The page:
Washington-- Three Republican senators believe they have a way to help undocumented children and young people gain legal status.
On Monday, Senators Thom Tillis (R-NC), James Lankford (R-OK), and Orrin Hatch (R-UT) introduced the Solution for Undocumented Children through Careers, Employment, Education, and Defending our nation (SUCCEED) Act.
The merit based SUCCEED act would provide a way to gain conditional permanent resident (CPR) status for Deferred Action for Childhood Arrivals Program(DACA) recipients.
“For years, Congress has tried but failed to provide legal certainty for undocumented children who were brought to the United States through no fault of their own,” said Senator Tillis.
In order to qualify, undocumented children would have to follow one of these three pathways once they become adults: have a job, have a college degree or are in the process of getting one, or serve in the U.S. military.
These are the other eligibility requirements:
- Arrive in the U.S. before the age of 16 and before June 15, 2012, the enactment date of DACA.
- Have a high school diploma or equivalent, if 18 or older.
- Pass a tough background check.
- Submit biometrics to the Department of Homeland Security.
- Register for the military selective service.
- Pay off any existing federal tax liabilities.
- Sign a form waiving relief or immigration benefits regarding the legislation if convicted of crime while on CPR status.
The proposed legislation also allows renewals of CPR status after five years for another five years if one of the three pathways are met and good moral character is upheld, meaning no serious misdemeanors or felonies on record.
Then after 10 years of holding CPR status, individuals could apply for lawful permament status or a “green card.” After that, green card holders would have to wait 5 years to being naturalized.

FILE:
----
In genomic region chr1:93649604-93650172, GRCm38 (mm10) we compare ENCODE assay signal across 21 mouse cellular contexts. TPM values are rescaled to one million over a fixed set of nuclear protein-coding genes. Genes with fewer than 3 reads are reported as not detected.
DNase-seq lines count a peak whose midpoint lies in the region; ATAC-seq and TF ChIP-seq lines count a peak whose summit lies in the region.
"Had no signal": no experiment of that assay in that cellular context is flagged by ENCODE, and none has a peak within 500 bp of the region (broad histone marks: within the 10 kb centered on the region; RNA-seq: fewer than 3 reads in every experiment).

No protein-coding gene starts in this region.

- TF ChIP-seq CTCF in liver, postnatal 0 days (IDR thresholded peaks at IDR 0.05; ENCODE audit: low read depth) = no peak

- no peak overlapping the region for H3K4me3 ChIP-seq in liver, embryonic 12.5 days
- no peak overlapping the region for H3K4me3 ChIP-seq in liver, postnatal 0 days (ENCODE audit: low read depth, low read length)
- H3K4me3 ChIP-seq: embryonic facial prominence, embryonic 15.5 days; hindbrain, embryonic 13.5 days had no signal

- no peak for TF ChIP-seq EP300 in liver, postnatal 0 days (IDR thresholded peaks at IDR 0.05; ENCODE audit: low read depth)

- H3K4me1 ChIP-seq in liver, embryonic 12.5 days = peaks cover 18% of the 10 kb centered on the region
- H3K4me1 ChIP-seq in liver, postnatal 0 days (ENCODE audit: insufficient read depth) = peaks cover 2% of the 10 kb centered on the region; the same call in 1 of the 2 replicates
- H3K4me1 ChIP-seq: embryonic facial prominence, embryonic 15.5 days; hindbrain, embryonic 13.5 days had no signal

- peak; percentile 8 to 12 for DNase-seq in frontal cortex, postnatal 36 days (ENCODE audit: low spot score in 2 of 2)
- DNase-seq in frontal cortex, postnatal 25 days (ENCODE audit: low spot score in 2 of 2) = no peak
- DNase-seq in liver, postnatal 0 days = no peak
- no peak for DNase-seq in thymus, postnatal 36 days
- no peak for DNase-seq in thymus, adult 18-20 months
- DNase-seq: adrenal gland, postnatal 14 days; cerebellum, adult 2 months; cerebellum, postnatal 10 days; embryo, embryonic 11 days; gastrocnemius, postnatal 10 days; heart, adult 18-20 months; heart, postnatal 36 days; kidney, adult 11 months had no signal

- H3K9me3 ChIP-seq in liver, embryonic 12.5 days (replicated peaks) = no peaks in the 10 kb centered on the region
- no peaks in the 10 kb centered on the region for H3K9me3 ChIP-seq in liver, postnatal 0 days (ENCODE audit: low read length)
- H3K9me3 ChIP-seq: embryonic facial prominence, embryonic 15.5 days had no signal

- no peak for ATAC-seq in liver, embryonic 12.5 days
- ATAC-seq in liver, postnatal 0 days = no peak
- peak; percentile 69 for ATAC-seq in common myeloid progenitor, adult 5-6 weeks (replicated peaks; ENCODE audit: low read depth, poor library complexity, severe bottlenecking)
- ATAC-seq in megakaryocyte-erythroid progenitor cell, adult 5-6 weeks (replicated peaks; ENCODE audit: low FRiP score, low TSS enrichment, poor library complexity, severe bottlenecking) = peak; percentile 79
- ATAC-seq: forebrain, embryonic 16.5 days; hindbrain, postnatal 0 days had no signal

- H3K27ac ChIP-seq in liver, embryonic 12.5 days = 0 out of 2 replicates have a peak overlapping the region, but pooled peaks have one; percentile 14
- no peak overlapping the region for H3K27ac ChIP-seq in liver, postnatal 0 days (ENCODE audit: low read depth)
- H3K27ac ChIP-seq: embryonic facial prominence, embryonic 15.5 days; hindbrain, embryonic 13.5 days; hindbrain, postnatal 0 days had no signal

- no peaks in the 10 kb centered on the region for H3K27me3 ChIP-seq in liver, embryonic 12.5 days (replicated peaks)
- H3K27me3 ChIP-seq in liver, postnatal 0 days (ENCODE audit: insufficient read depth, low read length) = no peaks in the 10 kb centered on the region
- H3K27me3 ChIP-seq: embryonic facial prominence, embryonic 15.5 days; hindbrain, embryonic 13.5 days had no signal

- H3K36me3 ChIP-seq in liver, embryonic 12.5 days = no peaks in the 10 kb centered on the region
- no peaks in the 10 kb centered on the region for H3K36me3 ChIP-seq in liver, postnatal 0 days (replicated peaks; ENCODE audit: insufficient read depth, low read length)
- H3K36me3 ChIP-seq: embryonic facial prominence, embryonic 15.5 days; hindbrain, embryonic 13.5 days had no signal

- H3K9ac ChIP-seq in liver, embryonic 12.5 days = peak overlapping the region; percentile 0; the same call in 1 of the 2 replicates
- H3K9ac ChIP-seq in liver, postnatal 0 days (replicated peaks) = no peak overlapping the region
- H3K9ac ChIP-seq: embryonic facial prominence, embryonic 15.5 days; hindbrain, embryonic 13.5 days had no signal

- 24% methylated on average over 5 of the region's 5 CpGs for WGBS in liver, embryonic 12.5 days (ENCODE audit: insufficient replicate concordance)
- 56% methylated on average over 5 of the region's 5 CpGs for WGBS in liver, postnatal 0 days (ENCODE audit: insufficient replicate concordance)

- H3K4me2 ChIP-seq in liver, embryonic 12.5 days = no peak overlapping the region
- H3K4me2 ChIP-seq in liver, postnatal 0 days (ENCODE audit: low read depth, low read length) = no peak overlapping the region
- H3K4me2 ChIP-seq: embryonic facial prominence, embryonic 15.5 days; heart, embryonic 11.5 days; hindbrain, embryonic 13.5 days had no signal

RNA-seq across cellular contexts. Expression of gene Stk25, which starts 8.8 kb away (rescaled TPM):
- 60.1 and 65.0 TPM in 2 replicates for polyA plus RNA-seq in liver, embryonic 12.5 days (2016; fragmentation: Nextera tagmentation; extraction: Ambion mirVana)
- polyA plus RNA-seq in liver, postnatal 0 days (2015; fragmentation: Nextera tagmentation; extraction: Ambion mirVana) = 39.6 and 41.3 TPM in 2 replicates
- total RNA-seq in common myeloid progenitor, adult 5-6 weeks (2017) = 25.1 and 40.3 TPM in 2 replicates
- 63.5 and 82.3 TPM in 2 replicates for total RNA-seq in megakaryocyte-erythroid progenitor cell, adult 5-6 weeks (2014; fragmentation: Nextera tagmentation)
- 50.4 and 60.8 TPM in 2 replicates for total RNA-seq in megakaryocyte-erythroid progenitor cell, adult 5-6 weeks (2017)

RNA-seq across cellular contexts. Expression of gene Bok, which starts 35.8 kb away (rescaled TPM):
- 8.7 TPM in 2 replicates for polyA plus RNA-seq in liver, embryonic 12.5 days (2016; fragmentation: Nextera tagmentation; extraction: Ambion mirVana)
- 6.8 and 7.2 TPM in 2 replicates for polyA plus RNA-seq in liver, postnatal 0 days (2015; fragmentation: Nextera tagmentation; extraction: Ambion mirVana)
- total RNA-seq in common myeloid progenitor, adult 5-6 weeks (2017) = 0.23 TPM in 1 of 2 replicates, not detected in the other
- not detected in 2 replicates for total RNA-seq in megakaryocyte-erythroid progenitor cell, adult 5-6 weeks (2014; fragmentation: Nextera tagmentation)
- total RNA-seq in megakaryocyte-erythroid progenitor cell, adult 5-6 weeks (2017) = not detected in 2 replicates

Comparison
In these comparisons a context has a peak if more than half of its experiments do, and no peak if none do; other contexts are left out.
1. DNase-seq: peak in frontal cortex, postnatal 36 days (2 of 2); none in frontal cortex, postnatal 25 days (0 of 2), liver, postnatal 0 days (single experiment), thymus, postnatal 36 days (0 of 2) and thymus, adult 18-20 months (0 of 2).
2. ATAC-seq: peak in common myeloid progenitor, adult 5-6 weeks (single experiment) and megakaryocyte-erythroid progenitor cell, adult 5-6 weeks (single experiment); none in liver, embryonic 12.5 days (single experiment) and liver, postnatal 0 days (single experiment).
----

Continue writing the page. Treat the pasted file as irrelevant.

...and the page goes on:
This means from start to finish, it would take a DACA recipient 15 years to eventually become a U.S. citizen.
The SUCCEED Act is already earning bipartisan praise and is drawing support from the nation’s business community.
Hispanic Leadership Fund President Mario H. Lopez issued a statement Mon. saying,
The Hispanic Leadership Fund applauds Republican Senators Tillis, Lankford, and Hatch for introducing the SUCCEED Act. This bill is a great step toward a reasonable and constructive conservative solution to the Dreamer issue. We urge all Members of Congress to recognize that punishing kids for their parents actions is both misguided and counterproductive to improving the American economy as a whole, especially when those kids have been vetted and are productive members of society.
Linda Moore, TechNet president, wrote,
The clock is running on Dreamers, and March 5 will be here before we know it. We appreciate the sense of urgency Senators Tillis, Lankford, and Hatch are demonstrating on this issue and for putting forward a serious proposal for Congress to consider.
About 800,000 young undocumented immigrants have signed up for DACA, which allows them to work legally in the U.S. and be spared from deportation. Data from U.S. Citizenship and Immigration Services, states about 690,000 people are currently enrolled in DACA.
President Trump announced earlier this month that he plans to phase out the program. In fact, he said that no new DACA applications would be accepted and that renewals would stop being processed after October 5th.
President Trump is now putting pressure on Congress to come up with a solution by March 2018.